Eric Patten (@ericpatten) | 5/23/12

The weight room at the Clippers' Playa Vista Training Facility was uncommonly still. No repeated beeping sounds from the elliptical machine. No rhythmic pounding and humming from the treadmills. No clanging of free weights. No music. No UGK or Rick Ross. Not even player development coach Dave Severns, who is seemingly in perpetual motion.

It was late December. The season that no one thought would happen was a little more than 24 hours from tipping off and I waited outside of the vacant weight room for Reggie Evans, the newest member of a Clippers roster that could very well have needed ID badges.

  • More: Clippers bring in Evans
  • He was one of six players to make the team out of their two-week training camp who were not in Los Angeles in 2010-11, a number that reached nine by the start of the postseason. There had been no utterance of the now pulsating "REGGIE, REGGIE" chants at Staples Center. And there was no way of knowing what Evans, a 31-year-old yeoman power forward who was coming off foot surgery, would provide a team starving for depth in the frontcourt.

    Evans was known for his offbeat personality and monster rebounding numbers. And as I waited, leaning against the wall, I had little idea what to expect.


    To know Reggie Evans, you have to first understand he's the kind of relentless rebounder that could be compared to a hawk swooping after a rodent. He's not Dennis Rodman or Ben Wallace, but he's not far from them. His rebounding rate, which estimates the percentage of missed shots rebounded when a player is on the floor, is astounding. Evans tallied a 20.9 rate in 56 games this year (third in the NBA among players who appeared in at least 15 games). Rodman is the career leader in the metric with a rate of 23.4.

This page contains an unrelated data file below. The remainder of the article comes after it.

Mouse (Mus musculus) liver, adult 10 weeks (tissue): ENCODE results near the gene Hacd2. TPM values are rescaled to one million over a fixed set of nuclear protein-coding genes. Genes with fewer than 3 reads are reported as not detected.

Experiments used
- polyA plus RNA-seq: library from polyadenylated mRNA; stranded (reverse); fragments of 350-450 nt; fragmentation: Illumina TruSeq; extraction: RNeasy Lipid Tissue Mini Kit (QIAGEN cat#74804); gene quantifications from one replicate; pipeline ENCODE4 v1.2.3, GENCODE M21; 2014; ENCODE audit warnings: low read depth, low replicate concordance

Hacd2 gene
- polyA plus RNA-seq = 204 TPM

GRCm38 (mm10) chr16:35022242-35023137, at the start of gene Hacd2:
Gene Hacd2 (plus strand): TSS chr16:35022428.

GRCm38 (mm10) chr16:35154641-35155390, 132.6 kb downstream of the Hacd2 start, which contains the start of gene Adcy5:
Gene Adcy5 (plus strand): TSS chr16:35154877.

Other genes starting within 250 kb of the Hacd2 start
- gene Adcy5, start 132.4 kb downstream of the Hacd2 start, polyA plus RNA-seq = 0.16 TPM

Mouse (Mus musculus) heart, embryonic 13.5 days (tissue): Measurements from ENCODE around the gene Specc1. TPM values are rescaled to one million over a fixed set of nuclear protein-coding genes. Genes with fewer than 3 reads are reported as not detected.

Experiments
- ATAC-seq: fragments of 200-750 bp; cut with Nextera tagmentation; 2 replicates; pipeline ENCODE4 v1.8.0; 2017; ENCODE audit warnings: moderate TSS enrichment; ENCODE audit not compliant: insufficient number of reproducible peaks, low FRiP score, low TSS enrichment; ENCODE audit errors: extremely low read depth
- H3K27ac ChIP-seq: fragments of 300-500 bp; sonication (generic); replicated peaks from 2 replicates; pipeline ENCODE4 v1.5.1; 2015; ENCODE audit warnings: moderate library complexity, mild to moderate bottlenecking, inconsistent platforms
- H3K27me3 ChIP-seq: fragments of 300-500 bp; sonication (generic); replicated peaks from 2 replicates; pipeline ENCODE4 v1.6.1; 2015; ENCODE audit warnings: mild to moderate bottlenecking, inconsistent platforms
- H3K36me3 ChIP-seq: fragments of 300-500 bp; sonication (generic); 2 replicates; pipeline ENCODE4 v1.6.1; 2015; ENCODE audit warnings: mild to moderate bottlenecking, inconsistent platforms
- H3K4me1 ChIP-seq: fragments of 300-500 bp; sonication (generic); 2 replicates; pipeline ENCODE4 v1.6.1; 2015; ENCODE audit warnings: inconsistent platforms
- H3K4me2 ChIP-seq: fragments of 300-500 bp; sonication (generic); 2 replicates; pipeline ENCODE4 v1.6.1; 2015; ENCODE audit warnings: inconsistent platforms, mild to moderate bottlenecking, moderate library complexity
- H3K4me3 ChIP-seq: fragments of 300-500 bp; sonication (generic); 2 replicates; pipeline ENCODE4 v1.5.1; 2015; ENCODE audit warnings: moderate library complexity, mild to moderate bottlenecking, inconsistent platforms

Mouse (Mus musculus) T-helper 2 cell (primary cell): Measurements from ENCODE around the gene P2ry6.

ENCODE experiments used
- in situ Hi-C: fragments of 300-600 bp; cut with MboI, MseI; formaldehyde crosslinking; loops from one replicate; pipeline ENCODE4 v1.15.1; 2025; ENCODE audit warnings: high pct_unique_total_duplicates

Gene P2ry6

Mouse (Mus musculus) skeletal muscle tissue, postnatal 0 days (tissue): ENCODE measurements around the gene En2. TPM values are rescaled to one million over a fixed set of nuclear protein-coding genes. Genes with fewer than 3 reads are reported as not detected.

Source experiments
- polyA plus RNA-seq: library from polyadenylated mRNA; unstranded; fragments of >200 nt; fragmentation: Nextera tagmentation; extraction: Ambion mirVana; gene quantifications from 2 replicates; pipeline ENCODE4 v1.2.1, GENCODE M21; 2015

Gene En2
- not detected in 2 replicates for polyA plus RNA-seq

Yet Evans would tell you statistics cannot measure heart or passion. Nor can they measure energy, something Chris Paul said is contagious about Evans.

    "When Reggie comes in the game and guys see how hard he's playing, it becomes contagious," Paul said in January. "You have no choice but to play hard when you see Reggie diving all over the court."

    It was a testament to Evans' work ethic that he remained ready to play no matter how often his minutes fluctuated. In April he played as many as 14 minutes and at times as a few as three. To an extent, court time was difficult to come by. Blake Griffin averaged 36.24 minutes and DeAndre Jordan and Kenyon Martin often split time at center. But when head coach Vinny Del Negro needed to alter the game on the glass, he called on Evans, who was almost always inclined to oblige.

    "He enjoys that aspect of the game and he's going to go up there and get the basketball," Del Negro said. "At times, we need to use him and put him in a position to effect the game with his rebounding which he's done."